Thousands of small community pharmacies could face closure after the High Court upheld £320 million in government cuts to the pharmacy sector.
On 18 May 2017, Justice Collins said he reached his decision “with some regret”, but that cuts in NHS funding were a matter for politicians, not judges.
Both the National Pharmacy Association (NPA), the trade association for independent community pharmacy in the UK, and the Pharmaceutical Services Negotiating Committee (PSNC), the official negotiating body for community pharmacy in England, mounted a judicial challenge in response to the “unprecedented” cuts, claiming there had been a flawed consultation and inadequate data. The cases were heard together on 22 March 2017.
The judge agreed it was “regrettable” that the Department of Health (DH) had failed to inform the PSNC of the statistical method it was using to estimate closure numbers.
But he added that the cuts were not “so unfair as to amount to unlawfulness” and ruled that the outcome would have been the same in any case.
Collins accepted that some of the figures used by the DH were unreliable and did not enable “a satisfactory analysis of the economic effect” of the budget cuts. The failure to fully disclose to the PSNC the statistical material that the DH was relying upon was also unfortunate, he said.
The NPA argued that the cuts would hit old and vulnerable people most and that they flew in the face of the DH’s duty to maintain equal access for all to NHS services.
But Collins ruled that the DH’s approach was not irrational despite “the difficulties and hardships that may well arise”.
“Where cuts in remuneration are made some hardship is inevitable… but that cannot mean that, in times of the need for some retrenchment, no cuts can be made,” he said.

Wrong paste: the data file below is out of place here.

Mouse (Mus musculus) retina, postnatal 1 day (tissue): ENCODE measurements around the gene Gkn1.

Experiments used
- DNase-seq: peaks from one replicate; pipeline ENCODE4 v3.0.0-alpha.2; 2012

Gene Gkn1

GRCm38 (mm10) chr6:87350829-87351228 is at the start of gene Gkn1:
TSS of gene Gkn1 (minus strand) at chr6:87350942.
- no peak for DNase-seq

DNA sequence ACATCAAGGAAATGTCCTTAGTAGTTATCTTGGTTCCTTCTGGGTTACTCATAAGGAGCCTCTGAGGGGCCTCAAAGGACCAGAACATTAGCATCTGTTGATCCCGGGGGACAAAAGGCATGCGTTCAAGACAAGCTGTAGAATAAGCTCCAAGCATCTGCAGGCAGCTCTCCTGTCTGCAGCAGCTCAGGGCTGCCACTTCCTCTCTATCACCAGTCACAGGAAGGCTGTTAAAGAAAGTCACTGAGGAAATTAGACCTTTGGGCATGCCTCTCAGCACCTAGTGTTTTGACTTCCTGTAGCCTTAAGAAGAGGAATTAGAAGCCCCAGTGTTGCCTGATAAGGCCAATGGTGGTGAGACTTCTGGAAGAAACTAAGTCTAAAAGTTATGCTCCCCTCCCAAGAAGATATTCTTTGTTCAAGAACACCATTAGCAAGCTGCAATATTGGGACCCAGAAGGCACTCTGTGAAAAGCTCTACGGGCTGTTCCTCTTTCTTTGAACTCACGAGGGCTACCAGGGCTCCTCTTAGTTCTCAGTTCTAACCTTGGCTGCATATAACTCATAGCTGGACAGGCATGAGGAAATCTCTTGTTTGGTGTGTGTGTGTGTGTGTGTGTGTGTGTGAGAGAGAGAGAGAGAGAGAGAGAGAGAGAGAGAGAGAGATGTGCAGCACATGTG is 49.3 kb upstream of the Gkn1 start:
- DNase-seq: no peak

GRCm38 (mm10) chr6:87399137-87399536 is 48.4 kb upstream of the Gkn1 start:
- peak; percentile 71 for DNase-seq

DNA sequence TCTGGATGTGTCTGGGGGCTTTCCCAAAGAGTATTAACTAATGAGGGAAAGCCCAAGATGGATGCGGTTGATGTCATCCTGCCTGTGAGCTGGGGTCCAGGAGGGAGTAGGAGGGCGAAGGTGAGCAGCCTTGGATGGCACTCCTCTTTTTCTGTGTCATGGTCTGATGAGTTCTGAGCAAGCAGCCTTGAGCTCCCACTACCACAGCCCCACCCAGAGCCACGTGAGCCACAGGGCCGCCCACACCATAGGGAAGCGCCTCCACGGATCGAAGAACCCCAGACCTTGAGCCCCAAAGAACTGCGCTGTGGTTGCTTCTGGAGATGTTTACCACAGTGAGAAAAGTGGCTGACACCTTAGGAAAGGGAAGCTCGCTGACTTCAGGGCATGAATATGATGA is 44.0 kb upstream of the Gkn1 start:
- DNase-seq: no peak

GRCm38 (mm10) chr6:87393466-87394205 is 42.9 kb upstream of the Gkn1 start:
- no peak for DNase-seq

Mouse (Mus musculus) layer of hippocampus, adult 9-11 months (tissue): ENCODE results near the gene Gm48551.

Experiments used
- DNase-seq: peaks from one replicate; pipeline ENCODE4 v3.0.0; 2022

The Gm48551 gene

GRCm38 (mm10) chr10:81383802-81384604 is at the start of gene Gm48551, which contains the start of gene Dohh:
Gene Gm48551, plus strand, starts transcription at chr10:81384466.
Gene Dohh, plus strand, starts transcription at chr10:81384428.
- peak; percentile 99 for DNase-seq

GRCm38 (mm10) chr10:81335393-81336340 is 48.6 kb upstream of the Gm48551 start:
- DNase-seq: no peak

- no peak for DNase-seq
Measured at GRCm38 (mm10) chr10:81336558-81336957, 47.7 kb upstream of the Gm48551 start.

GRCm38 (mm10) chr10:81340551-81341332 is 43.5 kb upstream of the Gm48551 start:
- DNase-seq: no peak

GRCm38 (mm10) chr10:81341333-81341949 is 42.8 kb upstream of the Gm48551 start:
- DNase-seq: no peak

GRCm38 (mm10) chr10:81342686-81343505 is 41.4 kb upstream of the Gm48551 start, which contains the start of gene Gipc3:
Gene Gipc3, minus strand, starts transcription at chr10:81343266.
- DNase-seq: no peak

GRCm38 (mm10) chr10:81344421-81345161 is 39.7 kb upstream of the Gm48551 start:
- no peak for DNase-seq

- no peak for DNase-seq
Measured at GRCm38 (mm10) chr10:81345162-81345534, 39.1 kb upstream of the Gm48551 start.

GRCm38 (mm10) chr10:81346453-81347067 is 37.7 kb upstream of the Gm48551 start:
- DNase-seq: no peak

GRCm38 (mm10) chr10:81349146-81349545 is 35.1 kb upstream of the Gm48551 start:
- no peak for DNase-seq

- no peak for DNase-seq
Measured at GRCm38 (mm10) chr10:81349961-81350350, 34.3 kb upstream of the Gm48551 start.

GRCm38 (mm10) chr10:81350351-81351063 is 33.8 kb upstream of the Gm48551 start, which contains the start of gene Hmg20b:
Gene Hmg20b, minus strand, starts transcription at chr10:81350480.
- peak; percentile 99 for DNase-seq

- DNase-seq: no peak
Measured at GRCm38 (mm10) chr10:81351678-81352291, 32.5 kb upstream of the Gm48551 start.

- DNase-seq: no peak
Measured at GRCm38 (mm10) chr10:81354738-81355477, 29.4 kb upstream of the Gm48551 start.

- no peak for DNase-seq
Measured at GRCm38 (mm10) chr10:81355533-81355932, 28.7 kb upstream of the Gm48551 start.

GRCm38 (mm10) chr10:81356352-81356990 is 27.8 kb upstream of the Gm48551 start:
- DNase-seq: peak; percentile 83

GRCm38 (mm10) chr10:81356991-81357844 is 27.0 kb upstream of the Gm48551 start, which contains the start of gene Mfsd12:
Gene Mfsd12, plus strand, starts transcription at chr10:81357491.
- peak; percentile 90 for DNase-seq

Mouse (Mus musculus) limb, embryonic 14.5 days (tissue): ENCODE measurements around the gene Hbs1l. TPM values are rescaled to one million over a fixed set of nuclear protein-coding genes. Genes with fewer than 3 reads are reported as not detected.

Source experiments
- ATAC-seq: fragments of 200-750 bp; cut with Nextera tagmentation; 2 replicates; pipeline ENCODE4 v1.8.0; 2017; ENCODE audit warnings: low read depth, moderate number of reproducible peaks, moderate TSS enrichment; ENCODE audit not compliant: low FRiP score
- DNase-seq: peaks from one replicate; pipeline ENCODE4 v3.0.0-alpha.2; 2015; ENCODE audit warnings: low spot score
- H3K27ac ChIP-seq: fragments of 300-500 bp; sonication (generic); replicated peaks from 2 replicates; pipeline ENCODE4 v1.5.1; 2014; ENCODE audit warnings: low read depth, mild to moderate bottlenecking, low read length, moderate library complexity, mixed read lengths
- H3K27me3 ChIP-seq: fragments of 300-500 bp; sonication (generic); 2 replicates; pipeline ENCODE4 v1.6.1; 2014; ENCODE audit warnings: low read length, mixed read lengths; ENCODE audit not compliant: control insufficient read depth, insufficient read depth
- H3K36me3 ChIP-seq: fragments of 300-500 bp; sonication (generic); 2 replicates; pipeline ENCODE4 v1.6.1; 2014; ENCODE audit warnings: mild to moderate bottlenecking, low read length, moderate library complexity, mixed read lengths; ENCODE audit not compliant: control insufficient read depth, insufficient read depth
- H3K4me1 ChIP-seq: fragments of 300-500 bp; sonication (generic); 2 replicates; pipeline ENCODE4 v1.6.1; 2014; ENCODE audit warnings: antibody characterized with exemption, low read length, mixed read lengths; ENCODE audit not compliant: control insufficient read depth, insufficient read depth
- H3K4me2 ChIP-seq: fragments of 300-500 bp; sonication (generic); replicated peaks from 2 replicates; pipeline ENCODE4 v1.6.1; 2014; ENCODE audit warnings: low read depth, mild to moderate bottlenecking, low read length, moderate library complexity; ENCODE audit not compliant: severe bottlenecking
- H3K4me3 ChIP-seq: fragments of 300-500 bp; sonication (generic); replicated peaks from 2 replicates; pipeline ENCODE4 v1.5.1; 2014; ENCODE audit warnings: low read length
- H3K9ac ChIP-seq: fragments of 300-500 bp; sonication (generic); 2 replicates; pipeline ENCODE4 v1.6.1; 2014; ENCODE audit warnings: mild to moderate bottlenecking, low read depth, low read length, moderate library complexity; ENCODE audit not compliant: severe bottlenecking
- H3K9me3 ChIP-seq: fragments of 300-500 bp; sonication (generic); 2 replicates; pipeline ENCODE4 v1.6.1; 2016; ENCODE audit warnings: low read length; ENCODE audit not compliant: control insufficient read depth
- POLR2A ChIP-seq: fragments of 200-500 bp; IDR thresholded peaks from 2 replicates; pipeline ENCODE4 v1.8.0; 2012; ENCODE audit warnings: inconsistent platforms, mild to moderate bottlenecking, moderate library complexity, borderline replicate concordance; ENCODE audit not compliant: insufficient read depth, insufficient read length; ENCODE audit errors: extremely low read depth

Collins added that there was “undoubtedly blame to be placed on the DH” for its failure to share all its statistical material with the PSNC, but concluded that “with some regret… I cannot properly quash the decision”.
Sue Sharpe, chief executive of the PSNC, says that she is disappointed with the result.
She referred to the large amount of information regarding the policy and “masterplan” behind the funding cuts that was disclosed to the PSNC for the first time during the legal proceedings.
“Had we seen this… we would have had the opportunity to interrogate and challenge the DH’s thinking, and the consultation period would have been very different. But it was withheld from us.”
Meanwhile, Ian Strachan, chair of the NPA, says that the judgment was a “watershed moment for pharmacy policy” and the judge’s criticism of the DH for the way the consultation was handled was a “strong result for the [pharmacy] sector, opening up the way for a change of policy”.
“The judge said the decision to make cuts was lawful, not that it was wise,” he says. “On the contrary, he comprehensively debunked the risible idea that the cuts are for the good of patients.”
Strachan adds that the court proceedings exposed a “disturbing” lack of understanding about the role which community pharmacy plays and that he is grateful for the judge’s recognition of the wide range of services provided in pharmacies.
“We have also established an important legal principle, namely that the health secretary must now have serious regard to the duty to reduce health inequalities when making decisions about the NHS.
“This means that the legacy of this case will influence DH and other decision makers for years to come,” he concludes.
A spokesperson for the DH says: “We are pleased that the judge has upheld the government’s position on this case and we welcome this decision.”
Both the PSNC and NPA say they will be meeting with their respective lawyers to discuss the case in full and only once it has done that will they be able to make a decision on whether or not they plan to appeal.